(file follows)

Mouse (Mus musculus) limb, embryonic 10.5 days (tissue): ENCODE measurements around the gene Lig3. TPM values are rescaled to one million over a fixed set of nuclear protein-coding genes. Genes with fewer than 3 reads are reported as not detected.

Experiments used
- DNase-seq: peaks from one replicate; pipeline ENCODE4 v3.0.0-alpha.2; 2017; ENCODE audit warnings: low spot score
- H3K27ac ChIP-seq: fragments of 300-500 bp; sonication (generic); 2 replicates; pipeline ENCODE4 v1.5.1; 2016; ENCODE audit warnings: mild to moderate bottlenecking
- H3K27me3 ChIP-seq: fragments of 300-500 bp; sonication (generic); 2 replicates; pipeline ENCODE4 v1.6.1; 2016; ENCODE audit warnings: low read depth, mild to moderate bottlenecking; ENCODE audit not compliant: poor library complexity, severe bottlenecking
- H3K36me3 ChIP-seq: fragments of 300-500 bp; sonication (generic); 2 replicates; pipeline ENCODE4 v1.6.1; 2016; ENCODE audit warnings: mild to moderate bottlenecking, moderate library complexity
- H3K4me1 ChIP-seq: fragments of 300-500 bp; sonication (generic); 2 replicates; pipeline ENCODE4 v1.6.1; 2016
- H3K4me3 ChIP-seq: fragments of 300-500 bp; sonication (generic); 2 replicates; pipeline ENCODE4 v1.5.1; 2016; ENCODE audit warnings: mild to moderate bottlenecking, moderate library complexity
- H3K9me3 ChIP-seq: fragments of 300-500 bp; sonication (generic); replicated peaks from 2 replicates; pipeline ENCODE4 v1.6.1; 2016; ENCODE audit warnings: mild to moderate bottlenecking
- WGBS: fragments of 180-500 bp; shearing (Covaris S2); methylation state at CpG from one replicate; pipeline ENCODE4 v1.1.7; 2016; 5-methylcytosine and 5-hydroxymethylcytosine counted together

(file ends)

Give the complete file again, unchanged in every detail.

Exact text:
Mouse (Mus musculus) limb, embryonic 10.5 days (tissue): ENCODE measurements around the gene Lig3. TPM values are rescaled to one million over a fixed set of nuclear protein-coding genes. Genes with fewer than 3 reads are reported as not detected.

Experiments used
- DNase-seq: peaks from one replicate; pipeline ENCODE4 v3.0.0-alpha.2; 2017; ENCODE audit warnings: low spot score
- H3K27ac ChIP-seq: fragments of 300-500 bp; sonication (generic); 2 replicates; pipeline ENCODE4 v1.5.1; 2016; ENCODE audit warnings: mild to moderate bottlenecking
- H3K27me3 ChIP-seq: fragments of 300-500 bp; sonication (generic); 2 replicates; pipeline ENCODE4 v1.6.1; 2016; ENCODE audit warnings: low read depth, mild to moderate bottlenecking; ENCODE audit not compliant: poor library complexity, severe bottlenecking
- H3K36me3 ChIP-seq: fragments of 300-500 bp; sonication (generic); 2 replicates; pipeline ENCODE4 v1.6.1; 2016; ENCODE audit warnings: mild to moderate bottlenecking, moderate library complexity
- H3K4me1 ChIP-seq: fragments of 300-500 bp; sonication (generic); 2 replicates; pipeline ENCODE4 v1.6.1; 2016
- H3K4me3 ChIP-seq: fragments of 300-500 bp; sonication (generic); 2 replicates; pipeline ENCODE4 v1.5.1; 2016; ENCODE audit warnings: mild to moderate bottlenecking, moderate library complexity
- H3K9me3 ChIP-seq: fragments of 300-500 bp; sonication (generic); replicated peaks from 2 replicates; pipeline ENCODE4 v1.6.1; 2016; ENCODE audit warnings: mild to moderate bottlenecking
- WGBS: fragments of 180-500 bp; shearing (Covaris S2); methylation state at CpG from one replicate; pipeline ENCODE4 v1.1.7; 2016; 5-methylcytosine and 5-hydroxymethylcytosine counted together